As I write this, the students are sprawled out on the carpet and armchairs, studying peacefully with snow-dusted mountains framing the windows of our cozy lodge outside of Yellowstone National Park. This past week we’ve enjoyed the May snow of Montana, heard from amazing speakers about their perspectives on the region (Betsy Quammen, author of American Zion, and Shane Doyle, scholar and Crow educational and cultural consultant), as well as got the chance to meander through and marvel at the geothermal wonders of Yellowstone!
This week and next, we will wrap up our final classes and present final projects. With classes so close to being over it feels like the beginning of the end; however, we still have a lot packed into our final weeks–it’s not over yet! We’ll spend a day this week looking for and learning about the wolves of Yellowstone, and after finals, we will embark on our last backcountry expedition: packrafting on the Dearborn River in Montana!
Our time on the river will provide an ideal context to reflect on this indescribable, transformative experience. In our journals, around the fire, and even while in our boats we’ll spend time writing and discussing what this experience has meant to us, how to share it with others, how to approach the transition home, how we’ve grown and changed, and more. We spent a week at the beginning of the program for orientation, and we’ll dedicate the same time and intention to the transition home because adjusting back will be just as transformative as adjusting to The Traveling School.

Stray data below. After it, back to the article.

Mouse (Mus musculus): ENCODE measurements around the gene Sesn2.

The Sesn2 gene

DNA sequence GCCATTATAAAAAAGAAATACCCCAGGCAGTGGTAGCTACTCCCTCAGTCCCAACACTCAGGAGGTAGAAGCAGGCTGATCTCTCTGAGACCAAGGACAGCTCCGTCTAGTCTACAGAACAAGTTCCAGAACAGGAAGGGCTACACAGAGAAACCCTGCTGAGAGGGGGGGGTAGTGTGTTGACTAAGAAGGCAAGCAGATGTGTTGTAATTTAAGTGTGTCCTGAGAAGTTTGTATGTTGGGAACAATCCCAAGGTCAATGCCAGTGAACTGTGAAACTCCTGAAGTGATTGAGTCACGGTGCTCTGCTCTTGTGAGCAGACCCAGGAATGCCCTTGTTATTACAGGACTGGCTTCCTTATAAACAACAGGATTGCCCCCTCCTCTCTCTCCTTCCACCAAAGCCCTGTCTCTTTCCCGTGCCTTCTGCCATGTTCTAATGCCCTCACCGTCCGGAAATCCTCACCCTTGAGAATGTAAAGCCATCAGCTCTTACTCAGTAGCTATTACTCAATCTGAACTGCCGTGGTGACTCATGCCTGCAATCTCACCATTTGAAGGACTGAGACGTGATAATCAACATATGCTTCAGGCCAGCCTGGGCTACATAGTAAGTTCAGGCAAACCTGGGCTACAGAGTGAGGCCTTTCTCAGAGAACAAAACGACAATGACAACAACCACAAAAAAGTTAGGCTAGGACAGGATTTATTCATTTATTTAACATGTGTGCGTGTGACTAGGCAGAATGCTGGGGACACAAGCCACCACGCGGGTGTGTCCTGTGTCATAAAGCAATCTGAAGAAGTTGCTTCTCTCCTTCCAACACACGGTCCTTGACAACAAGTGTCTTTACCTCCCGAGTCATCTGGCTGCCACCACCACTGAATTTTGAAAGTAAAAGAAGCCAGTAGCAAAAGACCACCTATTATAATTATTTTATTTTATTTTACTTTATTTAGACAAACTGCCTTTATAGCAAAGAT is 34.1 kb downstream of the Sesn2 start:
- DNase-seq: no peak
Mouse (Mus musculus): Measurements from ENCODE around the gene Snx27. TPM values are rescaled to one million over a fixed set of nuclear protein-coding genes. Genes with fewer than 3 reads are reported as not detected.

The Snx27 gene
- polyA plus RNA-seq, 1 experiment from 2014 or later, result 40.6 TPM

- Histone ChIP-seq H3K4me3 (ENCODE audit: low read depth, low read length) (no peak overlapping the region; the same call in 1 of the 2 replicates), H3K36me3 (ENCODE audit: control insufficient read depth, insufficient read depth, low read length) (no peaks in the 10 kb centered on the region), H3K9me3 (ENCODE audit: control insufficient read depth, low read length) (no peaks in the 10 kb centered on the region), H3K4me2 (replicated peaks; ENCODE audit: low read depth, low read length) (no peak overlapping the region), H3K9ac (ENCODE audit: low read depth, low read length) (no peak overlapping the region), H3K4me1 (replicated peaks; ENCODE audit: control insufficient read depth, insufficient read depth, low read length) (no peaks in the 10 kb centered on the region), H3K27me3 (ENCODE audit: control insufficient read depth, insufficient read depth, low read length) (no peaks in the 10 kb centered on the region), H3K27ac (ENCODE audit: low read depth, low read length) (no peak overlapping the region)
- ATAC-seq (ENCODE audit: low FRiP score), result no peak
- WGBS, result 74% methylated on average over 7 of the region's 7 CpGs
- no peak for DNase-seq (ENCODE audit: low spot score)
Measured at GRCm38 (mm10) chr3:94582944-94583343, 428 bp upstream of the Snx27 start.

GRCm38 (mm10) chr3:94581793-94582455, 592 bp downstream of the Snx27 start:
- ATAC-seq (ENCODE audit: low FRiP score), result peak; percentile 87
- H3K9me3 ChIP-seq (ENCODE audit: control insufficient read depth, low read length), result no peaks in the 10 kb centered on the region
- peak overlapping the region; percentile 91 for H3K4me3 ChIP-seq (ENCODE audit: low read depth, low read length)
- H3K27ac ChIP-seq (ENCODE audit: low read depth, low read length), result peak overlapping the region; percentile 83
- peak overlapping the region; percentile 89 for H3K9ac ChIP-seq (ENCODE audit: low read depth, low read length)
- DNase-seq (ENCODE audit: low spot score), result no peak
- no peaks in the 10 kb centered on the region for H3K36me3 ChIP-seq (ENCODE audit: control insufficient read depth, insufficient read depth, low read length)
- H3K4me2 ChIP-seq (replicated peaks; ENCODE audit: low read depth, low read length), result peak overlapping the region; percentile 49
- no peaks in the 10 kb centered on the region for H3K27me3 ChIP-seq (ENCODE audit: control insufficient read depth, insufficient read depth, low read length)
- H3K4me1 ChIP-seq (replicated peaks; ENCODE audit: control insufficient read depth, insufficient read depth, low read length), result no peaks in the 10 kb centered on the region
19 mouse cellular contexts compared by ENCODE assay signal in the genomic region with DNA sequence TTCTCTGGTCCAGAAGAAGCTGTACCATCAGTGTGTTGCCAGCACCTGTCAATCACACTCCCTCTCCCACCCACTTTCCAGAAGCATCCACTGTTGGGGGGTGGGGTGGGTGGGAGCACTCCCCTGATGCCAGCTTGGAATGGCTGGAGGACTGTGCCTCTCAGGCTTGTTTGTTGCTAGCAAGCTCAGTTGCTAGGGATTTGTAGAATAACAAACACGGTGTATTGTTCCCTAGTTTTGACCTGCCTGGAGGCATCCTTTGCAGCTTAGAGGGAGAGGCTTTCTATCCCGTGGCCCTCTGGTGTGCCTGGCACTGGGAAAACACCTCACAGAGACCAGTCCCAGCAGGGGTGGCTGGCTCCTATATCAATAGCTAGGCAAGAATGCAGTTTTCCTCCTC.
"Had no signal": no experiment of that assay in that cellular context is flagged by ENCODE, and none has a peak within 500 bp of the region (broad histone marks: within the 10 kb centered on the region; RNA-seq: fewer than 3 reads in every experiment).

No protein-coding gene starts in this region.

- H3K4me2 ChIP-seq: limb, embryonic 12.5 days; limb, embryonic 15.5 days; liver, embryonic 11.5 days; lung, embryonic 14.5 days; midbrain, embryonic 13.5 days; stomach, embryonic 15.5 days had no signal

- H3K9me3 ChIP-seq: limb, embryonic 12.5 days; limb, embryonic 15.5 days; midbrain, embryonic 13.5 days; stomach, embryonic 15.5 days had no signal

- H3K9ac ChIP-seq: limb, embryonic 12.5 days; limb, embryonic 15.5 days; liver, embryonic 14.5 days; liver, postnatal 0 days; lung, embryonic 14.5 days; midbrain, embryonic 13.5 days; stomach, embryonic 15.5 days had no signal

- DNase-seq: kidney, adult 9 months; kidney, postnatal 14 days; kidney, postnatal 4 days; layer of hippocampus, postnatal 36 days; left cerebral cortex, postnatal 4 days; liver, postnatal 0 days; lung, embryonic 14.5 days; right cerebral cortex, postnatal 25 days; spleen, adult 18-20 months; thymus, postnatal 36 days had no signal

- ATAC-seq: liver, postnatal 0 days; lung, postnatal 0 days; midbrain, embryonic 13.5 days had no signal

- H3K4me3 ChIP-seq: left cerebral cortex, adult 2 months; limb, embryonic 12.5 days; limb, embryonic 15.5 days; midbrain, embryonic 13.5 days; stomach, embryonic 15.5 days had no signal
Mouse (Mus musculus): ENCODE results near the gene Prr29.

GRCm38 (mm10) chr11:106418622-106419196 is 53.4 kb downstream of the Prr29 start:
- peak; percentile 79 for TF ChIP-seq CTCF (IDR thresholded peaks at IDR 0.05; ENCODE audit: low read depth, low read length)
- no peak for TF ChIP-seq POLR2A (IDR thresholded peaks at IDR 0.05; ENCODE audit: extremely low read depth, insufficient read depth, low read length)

Already, the students have expressed feeling scared and sad to leave this experience and community behind, excited to see their loved ones waiting for them at home, and nervous about the transition. We’ve talked about–and will continue to process–how this is expected and healthy to have such mixed emotions. It’s a gift to have an experience that is hard to say goodbye to.
However, the Traveling School community does not disappear on May 20th. The students will get a chance to meet alumni of all ages on a Zoom call next week so that they can be welcomed into the very active and loving TTS alumni community. The alumni love and connection is something that personally convinced me how special this job was going to be before I started–alumni reached out to me from far and wide to congratulate me on joining the faculty team, strangers and acquaintances told me stories of how TTS changed their life, and they even told me about TTS tattoos that they have!
This time of transition will undoubtedly be hard, but so much of it is bittersweet. Our lives–the students, the teachers, and our family and friends–will never be the same as before The Traveling School. But we will be the better for it.